It's summer time. The weather is getting better and outdoor activities beckon. It is time to stop sitting and start working off those pounds gained over the winter. Unfortunately, sitting has reached epidemic proportions. What is contributing to the longer sitting times and what can be done to combat a sedentary lifestyle?
It seems that people are sitting more and sitting for longer periods of time. A large study compared sitting times from 2001 to 2016. During that time, the total time spent sitting in a day increased by one hour per day, in both adolescents and adults. Total sitting in time in adolescents went from 7 hours per day to 8.2 hours per day while adults went from 5.5 hours per day to 6.4 hours per day. In breaking down the cause for the increase, the researchers found that the time watching television or videos was the same, about 2 hours per day. However, the time spent sitting in front of a computer during free time, not for work or for school, rose significantly. In 2001, 43 percent of children and 29 percent of adults used a computer for more than one hour per day. By 2016 those numbers rose to 56 percent in children and 50 percent in adults.
All of that computer clicking can be deadly. There is an increased risk for death and heart disease in those who sit for prolonged periods. This risk is even higher if those who sit many hours per day don’t do the recommended weekly activity (the recommended amount of activity is 150 minutes per week for moderate exercise, 75 minutes per week for vigorous exercise). For perspective, 65% of the US population report spending less than 150 minutes per week in leisure time activity. The combination of sitting and no activity is especially deadly. How much activity is needed to offset the risk of prolonged sitting? Meeting the 150-minute/week threshold reduces the risk and the more activity, the lower the risk for death and heart disease. However, for those who typically sit 8 or more hours a day, at least 300 minutes per week of activity are needed to reduce the risk. Therefore, to lower the risk for heart disease and dying, less sitting and more physical activity is needed. In a week filled with work and home obligations, how can that be achieved? Here are some possible strategies.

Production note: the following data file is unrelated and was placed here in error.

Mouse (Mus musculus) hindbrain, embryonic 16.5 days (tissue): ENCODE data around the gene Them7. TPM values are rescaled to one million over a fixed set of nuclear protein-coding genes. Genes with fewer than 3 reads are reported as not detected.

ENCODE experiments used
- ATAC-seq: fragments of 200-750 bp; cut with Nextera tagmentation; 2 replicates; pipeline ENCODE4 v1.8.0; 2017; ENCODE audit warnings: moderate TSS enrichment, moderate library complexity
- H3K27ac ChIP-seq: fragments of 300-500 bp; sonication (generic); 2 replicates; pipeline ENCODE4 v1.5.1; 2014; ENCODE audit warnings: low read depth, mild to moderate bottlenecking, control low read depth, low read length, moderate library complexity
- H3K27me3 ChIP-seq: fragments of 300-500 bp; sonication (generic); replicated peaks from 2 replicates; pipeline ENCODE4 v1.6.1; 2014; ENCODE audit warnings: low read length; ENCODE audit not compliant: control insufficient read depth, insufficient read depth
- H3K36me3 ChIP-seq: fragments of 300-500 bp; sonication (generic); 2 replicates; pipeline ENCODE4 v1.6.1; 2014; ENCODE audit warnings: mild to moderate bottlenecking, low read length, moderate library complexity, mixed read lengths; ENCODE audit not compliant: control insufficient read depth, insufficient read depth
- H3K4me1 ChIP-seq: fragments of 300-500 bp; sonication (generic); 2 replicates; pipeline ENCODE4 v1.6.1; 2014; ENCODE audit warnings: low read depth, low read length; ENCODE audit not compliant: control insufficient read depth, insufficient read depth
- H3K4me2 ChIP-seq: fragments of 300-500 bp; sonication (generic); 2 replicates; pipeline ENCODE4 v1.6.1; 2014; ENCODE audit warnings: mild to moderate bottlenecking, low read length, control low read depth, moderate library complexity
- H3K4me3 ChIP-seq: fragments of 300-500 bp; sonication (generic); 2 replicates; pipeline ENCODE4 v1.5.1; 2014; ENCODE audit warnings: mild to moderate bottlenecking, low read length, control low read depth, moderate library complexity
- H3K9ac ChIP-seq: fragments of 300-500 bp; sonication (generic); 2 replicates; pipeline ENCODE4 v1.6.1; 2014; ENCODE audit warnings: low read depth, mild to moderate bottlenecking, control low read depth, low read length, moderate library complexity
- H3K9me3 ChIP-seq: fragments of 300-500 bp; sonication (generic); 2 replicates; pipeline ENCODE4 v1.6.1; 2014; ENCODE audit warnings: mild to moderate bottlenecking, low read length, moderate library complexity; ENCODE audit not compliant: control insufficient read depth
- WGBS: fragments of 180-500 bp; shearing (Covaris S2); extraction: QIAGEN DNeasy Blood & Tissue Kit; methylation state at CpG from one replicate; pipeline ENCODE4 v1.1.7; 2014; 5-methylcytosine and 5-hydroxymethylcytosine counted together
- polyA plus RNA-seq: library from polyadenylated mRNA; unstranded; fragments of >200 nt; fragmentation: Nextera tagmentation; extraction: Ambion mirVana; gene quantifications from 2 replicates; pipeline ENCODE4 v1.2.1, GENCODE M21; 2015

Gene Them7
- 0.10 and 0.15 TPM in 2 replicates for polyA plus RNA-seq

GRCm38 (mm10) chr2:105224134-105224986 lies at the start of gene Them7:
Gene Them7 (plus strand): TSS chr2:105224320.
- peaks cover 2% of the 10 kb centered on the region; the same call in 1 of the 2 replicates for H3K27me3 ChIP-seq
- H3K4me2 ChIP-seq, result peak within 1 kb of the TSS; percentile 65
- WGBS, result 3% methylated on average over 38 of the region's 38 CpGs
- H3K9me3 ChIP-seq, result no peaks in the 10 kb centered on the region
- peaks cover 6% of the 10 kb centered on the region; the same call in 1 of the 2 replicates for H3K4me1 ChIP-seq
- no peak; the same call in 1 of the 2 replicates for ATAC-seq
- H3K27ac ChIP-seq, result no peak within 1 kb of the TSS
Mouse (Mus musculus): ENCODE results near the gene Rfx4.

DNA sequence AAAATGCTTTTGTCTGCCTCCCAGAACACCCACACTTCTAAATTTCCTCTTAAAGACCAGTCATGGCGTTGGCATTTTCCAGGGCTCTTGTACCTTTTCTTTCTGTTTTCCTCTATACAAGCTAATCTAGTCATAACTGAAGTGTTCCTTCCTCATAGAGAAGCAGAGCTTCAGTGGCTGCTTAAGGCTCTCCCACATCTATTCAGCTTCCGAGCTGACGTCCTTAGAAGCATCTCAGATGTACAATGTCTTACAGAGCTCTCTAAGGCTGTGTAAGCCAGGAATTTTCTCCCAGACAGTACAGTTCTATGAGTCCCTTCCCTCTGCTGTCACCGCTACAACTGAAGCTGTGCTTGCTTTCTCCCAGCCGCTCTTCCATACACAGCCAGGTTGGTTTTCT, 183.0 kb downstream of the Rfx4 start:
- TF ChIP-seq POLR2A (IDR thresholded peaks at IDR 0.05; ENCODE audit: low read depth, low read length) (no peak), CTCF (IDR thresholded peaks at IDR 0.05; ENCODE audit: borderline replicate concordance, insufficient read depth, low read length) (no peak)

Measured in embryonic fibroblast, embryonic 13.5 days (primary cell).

There is a whole chunk of the day that is committed to commuting. The average commuting time in the US was 27 minutes one way in 2017 with larger cities having longer commute times (the average commute time in the New York City area is 38 minutes one way). For most people that time is spent sitting in a car. Changing commuting habits can help meet or exceed the recommended physical activity goals. It has been shown that walking or biking to work can lower the risk for heart disease by 11 percent and the risk for dying by 30 percent. If you must use a computer for work, or you like to spend your free time on computer, try a stand up desk. Better yet, put a treadmill under the stand up desk and do some walking while you do your clicking. This would go along way towards hitting that weekly physical activity target. If you have a dog at home, take the dog out for walks! Studies have shown that dog walkers are four times more likely to reach the weekly physical activity goal than people who do not have dogs. On average, dog owners do more physical activity than non-dog owners; about 200 minutes more per week! In addition, dog owners (and especially dog walkers) have a lower risk for heart attack and heart deaths. If you can’t walk or bike to work and don’t have a dog, try doing a simple, low-cost exercise. A study showed that young men who could complete 40 pushups had a lower risk for heart disease than those who could do 10 or less pushups.
If you don’t have a dog and don’t like to do pushups, start a walking regimen. A goal of 10,000 steps per day is thought to be associated with good health. Why 10,000 steps? How was that number derived? What is the data? Despite the fact that 10,000 steps per day is touted in the media and is the goal set on wearable devices and smartphones, no one really knows where the number came from. It is thought to have originated in Japan in the 1960’s by a company trying to promote their pedometers, but there was no hard data to support it. More recently, the Women’s Health Study (16,000 women, average age 72 years) was able to provide some clarity. In the study, women who took 4400 steps per day had a lower death rate than those who walked less (2700 steps per day or less), For every additional 1000 steps per day, the risk decreases by about 10%. This leveled off at about 7500 steps per day. This means that the minimum number of steps per day needed to lower the risk for death and heart disease is 4400 steps per day and there is no further benefit beyond 7500 steps per day. How does this fit into the goal of 150 minutes per week of activity? Calculations show that about 7000 steps per day may be sufficient to achieve the 150-minute per week goal.
So, stop sitting. Stop clicking. Start biking to work. Or walking the dog. Or doing pushups. Or start a walking program with a goal of at least 4400 steps per day and ideally 7500 steps or more per day. Remember, however, that if you sit for 8 hours a day, a higher number of steps, about 14,000 steps per day, are needed to offset the detrimental effects of prolonged sitting. Don’t let your computer do you in!